When I was a chaplain in oncology, I met an ordinary but quite remarkable woman who had breast cancer. She had four daughters—two who were twins preparing to go to college and two younger girls. Everything that could go wrong did—a complicated kind of breast cancer, a chemotherapy infusion that infiltrated and damaged her heart, and eventually her death before her girls were grown. And yet it was she who taught me most about gratitude.

Despite the negative things I could see in her life, which she knew and acknowledged, it was the positive things she focused on. Every time I interacted with her, she talked about what she was grateful for and what she had written in her gratitude journal. This was no exercise in denial. She in fact bubbled with joy and delight as she talked.

About the same time, if anything had gone wrong in my patient and family visits, the problems were what I remembered as I drove home. Then I learned about the value of looking back over the day to see at what points I had experienced God’s presence. What were the moments for which I was most grateful?

What a change that practice made in my life. In reviewing my day, I saw positive moments that were luminous with God’s grace and presence, moments I would otherwise have forgotten and lost, especially since they were frequently quite small things. Instead of being weighed down by mistakes and failures, gratitude filled my heart, colored my days, and gave me perspective.


What is your experience of gratitude?

What have you learned about the nature of God as you reflect on your days looking for the moments for which you are grateful?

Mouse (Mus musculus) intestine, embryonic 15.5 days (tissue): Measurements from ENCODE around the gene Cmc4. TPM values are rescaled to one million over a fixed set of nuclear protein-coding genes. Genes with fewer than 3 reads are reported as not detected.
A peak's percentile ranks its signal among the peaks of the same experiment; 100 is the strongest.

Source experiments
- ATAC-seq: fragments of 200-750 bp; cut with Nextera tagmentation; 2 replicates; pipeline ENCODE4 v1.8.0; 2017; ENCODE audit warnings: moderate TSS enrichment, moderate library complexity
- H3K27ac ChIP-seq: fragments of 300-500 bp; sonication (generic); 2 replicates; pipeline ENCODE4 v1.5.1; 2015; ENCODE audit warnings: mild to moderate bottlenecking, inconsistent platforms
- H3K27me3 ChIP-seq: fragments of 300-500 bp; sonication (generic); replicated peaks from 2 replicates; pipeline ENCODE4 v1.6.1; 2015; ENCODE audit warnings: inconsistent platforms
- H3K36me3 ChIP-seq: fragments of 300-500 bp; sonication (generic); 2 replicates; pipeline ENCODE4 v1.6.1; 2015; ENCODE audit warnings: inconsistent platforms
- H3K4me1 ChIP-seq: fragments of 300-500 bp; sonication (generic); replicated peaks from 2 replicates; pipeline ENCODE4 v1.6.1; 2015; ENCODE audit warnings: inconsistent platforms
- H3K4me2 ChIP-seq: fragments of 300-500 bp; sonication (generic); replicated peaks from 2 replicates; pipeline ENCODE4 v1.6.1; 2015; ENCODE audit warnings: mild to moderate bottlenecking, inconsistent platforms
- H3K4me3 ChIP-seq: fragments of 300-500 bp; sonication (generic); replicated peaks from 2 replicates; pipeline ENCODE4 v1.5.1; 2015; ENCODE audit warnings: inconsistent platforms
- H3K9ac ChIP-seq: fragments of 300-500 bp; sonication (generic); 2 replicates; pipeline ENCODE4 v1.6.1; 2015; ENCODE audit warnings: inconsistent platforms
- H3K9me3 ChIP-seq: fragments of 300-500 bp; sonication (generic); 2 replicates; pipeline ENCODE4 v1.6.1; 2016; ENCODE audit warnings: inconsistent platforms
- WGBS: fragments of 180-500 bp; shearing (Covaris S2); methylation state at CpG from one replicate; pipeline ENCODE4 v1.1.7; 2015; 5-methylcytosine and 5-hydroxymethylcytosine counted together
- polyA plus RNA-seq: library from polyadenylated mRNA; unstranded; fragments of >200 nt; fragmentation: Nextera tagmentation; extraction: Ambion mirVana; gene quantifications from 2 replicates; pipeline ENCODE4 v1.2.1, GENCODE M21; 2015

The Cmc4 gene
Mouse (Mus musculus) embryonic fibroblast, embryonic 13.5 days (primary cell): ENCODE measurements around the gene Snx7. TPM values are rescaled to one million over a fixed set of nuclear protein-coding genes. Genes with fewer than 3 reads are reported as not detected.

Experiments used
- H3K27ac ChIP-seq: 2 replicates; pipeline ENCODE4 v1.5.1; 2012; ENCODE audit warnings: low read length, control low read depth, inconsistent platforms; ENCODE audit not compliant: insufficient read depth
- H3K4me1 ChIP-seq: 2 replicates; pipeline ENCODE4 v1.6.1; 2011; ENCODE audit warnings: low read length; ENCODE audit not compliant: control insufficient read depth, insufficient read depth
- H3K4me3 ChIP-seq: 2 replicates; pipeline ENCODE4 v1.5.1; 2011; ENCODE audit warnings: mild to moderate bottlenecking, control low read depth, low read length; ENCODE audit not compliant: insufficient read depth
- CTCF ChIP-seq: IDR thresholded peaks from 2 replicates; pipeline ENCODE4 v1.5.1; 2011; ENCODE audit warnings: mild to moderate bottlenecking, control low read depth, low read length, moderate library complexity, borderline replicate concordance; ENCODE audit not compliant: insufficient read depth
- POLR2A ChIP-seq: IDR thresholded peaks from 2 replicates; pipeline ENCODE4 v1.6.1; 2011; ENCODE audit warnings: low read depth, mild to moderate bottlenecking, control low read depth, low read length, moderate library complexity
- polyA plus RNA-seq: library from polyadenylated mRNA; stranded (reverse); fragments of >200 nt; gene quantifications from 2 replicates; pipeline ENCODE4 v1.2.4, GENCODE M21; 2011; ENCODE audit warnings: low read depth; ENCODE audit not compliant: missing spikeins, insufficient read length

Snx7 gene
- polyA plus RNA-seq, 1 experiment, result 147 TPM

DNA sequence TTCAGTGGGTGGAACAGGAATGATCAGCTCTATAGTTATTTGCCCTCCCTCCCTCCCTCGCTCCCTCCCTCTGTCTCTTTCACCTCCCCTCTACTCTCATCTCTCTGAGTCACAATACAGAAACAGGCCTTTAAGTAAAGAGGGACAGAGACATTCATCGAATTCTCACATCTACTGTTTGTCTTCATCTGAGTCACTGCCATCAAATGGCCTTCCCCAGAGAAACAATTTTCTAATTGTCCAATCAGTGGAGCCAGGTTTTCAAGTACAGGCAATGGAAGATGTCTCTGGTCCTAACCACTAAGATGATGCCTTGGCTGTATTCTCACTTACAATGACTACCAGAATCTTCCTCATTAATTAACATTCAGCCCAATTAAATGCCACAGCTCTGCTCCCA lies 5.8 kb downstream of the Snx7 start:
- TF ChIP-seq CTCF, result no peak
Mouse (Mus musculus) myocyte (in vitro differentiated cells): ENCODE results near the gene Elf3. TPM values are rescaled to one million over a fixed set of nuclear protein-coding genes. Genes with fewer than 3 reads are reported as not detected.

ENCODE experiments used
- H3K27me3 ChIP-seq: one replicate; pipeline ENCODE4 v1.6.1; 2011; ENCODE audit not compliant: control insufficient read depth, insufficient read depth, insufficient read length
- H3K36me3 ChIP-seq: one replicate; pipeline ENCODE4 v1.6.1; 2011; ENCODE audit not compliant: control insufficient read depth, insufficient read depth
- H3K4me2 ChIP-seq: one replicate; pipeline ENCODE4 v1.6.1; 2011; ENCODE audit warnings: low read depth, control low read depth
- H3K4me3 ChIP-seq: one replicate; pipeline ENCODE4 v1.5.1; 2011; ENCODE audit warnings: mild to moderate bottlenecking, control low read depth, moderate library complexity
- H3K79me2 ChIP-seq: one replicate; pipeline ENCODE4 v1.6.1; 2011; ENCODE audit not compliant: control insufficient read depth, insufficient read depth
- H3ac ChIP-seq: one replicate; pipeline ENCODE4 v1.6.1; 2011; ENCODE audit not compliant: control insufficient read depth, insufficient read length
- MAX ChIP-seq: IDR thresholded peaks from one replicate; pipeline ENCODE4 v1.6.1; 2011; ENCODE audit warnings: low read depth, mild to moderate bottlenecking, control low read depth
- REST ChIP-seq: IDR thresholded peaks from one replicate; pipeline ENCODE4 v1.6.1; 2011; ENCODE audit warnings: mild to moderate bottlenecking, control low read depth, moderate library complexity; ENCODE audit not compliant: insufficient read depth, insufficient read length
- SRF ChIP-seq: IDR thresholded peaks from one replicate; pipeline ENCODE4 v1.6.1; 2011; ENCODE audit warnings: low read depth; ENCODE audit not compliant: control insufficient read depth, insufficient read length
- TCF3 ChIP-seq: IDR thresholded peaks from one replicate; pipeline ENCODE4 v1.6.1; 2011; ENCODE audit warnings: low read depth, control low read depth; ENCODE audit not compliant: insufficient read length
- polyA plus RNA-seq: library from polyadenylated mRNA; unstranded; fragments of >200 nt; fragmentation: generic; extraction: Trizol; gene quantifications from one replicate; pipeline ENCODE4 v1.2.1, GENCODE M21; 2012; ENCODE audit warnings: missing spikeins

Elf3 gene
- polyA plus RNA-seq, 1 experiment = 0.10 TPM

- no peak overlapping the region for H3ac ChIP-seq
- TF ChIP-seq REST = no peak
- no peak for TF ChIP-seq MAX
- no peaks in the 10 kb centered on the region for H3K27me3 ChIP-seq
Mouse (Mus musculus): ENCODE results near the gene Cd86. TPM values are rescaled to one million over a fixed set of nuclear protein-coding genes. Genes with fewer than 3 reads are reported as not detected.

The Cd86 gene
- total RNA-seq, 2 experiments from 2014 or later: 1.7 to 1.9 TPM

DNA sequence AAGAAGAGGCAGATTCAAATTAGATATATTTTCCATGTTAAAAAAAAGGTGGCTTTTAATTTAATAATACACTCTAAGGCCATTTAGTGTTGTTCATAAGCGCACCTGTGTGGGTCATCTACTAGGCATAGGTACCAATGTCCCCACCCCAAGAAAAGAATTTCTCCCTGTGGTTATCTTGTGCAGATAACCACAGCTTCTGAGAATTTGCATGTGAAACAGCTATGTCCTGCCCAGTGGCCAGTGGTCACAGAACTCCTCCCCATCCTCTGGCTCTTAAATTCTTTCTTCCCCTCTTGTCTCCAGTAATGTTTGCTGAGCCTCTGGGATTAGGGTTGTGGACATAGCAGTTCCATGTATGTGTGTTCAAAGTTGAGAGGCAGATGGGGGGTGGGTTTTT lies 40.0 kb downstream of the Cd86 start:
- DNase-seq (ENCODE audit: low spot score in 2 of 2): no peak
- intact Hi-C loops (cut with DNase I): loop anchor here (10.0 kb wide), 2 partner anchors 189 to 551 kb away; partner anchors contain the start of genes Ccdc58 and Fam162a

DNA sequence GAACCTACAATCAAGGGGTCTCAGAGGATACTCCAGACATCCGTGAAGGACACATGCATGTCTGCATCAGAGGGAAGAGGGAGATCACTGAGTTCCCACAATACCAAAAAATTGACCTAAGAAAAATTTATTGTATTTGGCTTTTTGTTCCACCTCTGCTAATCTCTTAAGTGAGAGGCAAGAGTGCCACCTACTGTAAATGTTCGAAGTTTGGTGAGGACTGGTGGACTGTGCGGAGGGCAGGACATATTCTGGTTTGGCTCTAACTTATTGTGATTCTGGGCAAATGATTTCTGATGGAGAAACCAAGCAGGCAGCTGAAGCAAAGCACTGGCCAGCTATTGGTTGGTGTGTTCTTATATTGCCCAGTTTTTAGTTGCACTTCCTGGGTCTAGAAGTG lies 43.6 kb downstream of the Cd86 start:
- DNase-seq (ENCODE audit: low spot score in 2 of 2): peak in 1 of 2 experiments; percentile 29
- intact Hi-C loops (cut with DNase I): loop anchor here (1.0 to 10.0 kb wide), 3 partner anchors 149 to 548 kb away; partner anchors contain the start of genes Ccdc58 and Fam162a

Begin a prayerful review of your day, looking for God’s presence. In addition to looking for the moment you are most grateful for, you may also want to look for the moment you are least grateful for. Acknowledge these moments and hear how God is speaking through them. (See Dennis Linn, et al, Sleeping with Bread: Holding What Gives You Life, Paulist Press, 1995.)

For further reflection:

“You drew me up from the desolate pit, out of the miry bog, and set my feet upon a rock . . .” (See Psalm 40: 1-3).

“Then one of them, when he saw that he was healed, turned back, praising God . . .” (See Luke 17: 11-19).



At a School of the Spirit contemplative retreat there were five Bible passages to choose from for the devotional reading. One of them was the passage in the gospel of Matthew about anxiety. Almost everyone in the group chose that passage. Anxiety is something we know about.

Writing these devotionals keeps me plunging into anxiety. What if I can’t think of anything to write? What if no one finds these useful? What if I don’t have time to write because I took on too many other good things to do? I imagine disaster surely looms and paralysis is not far away.

Once anxiety gets started, it seems to rush with the air I breathe into the cells of my body, making a home there and growing like activated yeast. Rather than trying to get rid of anxiety, it is finding a way to change the air that helps. As the song says, “Seek ye first the kingdom of God and God’s righteousness and all these things shall be added unto you. Sing allelu, alleluia.”


How do you experience anxiety?

What does your faith have to say to your anxiety?

What brings you back to a rooted and grounded place?


Sometimes when I am anxious I want a hug from a safe person “to put my skin back on.” Slow, deep breathing, or repeating a sacred word may help. Holding the anxiety in the Light, looking for what underlies it, can give a freeing perspective. Letting the anxiety go may happen if you find words that put you in the arms of God.

For further reflection:

“I waited patiently for the Lord; he inclined to me and heard my cry . . . .” (See Psalm 40: 1-3).

“Therefore I tell you, do not worry about your life . . . ” (See Matthew 6: 25-34)